Canada Beats Usa In Olympic Warmup
Canada: Who Will Keep an Eye on the Spies?
“You better be ready to play when the puck drops and play 60 minutes of hockey,” said USA coach Katie Stone after her team turned in a lackluster opening 40 minutes. “We played probably 18 minutes of really hard-nosed USA hockey, so we’ve got a ways to go,” Stone said after Canada built a 3-0 lead and absorbed the USA’s late two-goal counterattack. “We kind of floundered a little bit early on but we’ll get there,” Stone said. “The good news is we came on as the game went on. We scored two goals, we put a ton of pressure on them at the end We need to start faster.” Canada had the edge in offensive zone time in a scoreless first period, netted two goals in the second and pushed the lead to 3-0 early in the third. The USA broke through with a two-player advantage power play goal at mid-third, cut the deficit to one with 5:31 remaining and drove hard to the finish. Those final minutes included not only several good USA chances but a skirmish that earned two players on each team five-minute roughing majors and game misconducts after USA forward Jocelyne Lamoureux collided with Canada goalie Shannon Szabados at 16:53. Szabados sprawled on the ice and her teammates came to her defense, setting off a lengthy tussle in the corner. “It happens from time to time,” said longtime Canadian team member Hayley Wickenheiser of the scuffle, recalling a 2010 incident. In the first period, Canada had a 5-4 edge in shots that failed to reflect its territorial control. The USA’s game was disjointed but the Americans’ speed still led to a couple of quality chances that Szabados (15 saves) rejected.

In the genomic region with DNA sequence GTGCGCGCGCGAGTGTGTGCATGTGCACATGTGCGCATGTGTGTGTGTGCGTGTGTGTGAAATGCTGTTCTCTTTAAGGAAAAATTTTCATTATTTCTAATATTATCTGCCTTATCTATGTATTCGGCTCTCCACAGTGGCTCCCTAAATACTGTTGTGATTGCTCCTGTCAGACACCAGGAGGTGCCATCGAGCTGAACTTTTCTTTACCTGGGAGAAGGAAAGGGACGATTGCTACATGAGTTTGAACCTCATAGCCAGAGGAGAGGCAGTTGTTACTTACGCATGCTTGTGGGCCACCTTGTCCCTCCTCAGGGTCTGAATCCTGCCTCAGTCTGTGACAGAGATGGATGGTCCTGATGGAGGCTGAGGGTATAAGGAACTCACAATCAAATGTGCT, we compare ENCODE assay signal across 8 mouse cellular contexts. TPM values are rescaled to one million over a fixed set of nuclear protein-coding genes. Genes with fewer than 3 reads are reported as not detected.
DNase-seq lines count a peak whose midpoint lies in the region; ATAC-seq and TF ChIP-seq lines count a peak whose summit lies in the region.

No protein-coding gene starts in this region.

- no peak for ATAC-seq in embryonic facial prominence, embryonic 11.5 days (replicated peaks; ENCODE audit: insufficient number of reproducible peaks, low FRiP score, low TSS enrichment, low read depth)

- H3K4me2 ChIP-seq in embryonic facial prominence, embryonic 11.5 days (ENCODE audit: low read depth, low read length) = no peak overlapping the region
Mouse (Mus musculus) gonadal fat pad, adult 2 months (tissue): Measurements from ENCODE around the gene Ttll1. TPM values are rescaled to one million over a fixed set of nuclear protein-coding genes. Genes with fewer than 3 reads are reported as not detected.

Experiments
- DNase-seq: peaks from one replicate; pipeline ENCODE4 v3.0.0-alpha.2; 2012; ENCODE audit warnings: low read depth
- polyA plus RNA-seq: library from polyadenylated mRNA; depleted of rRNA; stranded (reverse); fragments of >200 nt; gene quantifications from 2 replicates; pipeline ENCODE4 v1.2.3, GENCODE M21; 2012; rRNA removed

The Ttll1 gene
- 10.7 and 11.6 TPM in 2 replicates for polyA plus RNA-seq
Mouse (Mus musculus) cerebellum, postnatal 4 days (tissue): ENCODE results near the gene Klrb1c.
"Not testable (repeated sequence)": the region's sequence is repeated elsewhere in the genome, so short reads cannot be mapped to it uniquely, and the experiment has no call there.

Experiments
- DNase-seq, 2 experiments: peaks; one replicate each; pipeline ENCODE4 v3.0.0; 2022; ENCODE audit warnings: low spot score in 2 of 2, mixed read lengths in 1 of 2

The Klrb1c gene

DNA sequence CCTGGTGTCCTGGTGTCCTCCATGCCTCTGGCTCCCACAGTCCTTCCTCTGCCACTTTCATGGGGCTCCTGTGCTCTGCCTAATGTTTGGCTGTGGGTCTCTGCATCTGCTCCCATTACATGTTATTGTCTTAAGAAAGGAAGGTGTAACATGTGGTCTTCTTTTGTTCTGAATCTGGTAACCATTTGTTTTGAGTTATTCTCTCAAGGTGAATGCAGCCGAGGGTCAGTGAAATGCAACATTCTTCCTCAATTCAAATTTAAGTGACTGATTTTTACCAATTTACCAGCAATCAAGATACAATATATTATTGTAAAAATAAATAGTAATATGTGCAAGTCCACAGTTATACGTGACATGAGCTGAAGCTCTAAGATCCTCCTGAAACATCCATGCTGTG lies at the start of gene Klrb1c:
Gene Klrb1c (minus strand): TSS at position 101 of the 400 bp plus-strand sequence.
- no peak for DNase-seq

Privacy coalition formed amidst surveillance concerns By Justina Reichel , Epoch Times | October 17, 2013 Last Updated: October 17, 2013 7:07 am Justice Minister Peter MacKay. A new coalition have been formed to watch out for Canadians’ privacy amidst mounting concerns over online government surveillance and fears that MacKay is planning to reintroduce Bill C-30. (The Canadian Press/Chris Young) It has grown secretive, it’s expensive, and it’s out of control. David Christopher, OpenMedia.ca Complaints Over Ford Brothers Drug Allegation Coverage Rejected Canadian Dollar Closes Higher as US Debt Deal Reached Mounting concerns over online government surveillance have spurred more than 30 organizations to form a coalition that aims to watch out for Canadians privacy rights. The move comes amidst revelations that Canadas ultra-secretive electronic spy agency may have illegally targeted Canadians within the past year, and fears that the controversial Protecting Children from Internet Predators Act could be re-introduced now that Parliament has resumed. The Protect Our Privacy Coalition spans the left-right political spectrum and includes citizen-based and civil liberties groups, privacy advocates, First Nations, labour groups, businesses, and academic experts. [The coalition] was formed in response to the concerns Canadians have over the governments dragnet collection of our really sensitive and private information, says David Christopher, communications coordinator for OpenMedia.ca, an open-internet advocacy group leading the coalition. It has grown secretive, its expensive, and its out of control. According to Sharon Polsky of the Privacy and Access Council of Canada, a member of the coalition, there are more than 100 federal laws that allow sensitive data to be gathered, used, and shared internationally without anyones knowledge or consent. The main force behind this data collection is the Communications Security Establishment Canada (CSEC), whose operations will soon be housed in a new $1.2 billion complex in Ottawathe most expensive Canadian government building ever constructed. But recent revelations have brought to light questionable discernment in the agencys surveillance practices, and critics say oversight is sorely lacking. In August, CSEC watchdog and retired judge Robert Decary said the agency could be engaging in potentially illegal spying during a review of its activities over the past year. A small number of records suggested the possibility that some activities may have been directed at Canadians, contrary to the law, Decary wrote in his report, saying he was unable to conclude whether the snooping was legal or not because of unclear and incomplete records. CSEC has also been linked to the infamous National Security Agency phone and Internet surveillance program in the U.S., leaked earlier this year by Edward Snowden. The Canadian agency played a role in the NSAs efforts by handing over control of an international encryption standard that allowed it to build a back door to encrypt data, according to documents obtained by the New York Times. More Oversight Needed Leading cyber-researcher Ron Diebert has warned that oversight of CSEC is really thin, and its historically cozy relationship with the NSA could put Canadians at risk of surveillance. In the latest scandal, it was revealed last week that CSEC has been conducting industrial espionage against Brazil on behalf of the NSA. These revelations have prompted concerns that the spying could do permanent damage to Canadas relationship with Brazilan important Latin American ally. It really points to the fact that we need much greater oversight and much greater transparency over what [CSEC] is up to, says Christopher. Canadians deserve a public, democratic debate about CSEC and the role that it should play, because CESC is conducting these activities in the name of all Canadians. The governments Privacy Commissioners office has said it wants to find out more about CSECs activities and is conducting its own investigation into whether the agency is illegally spying.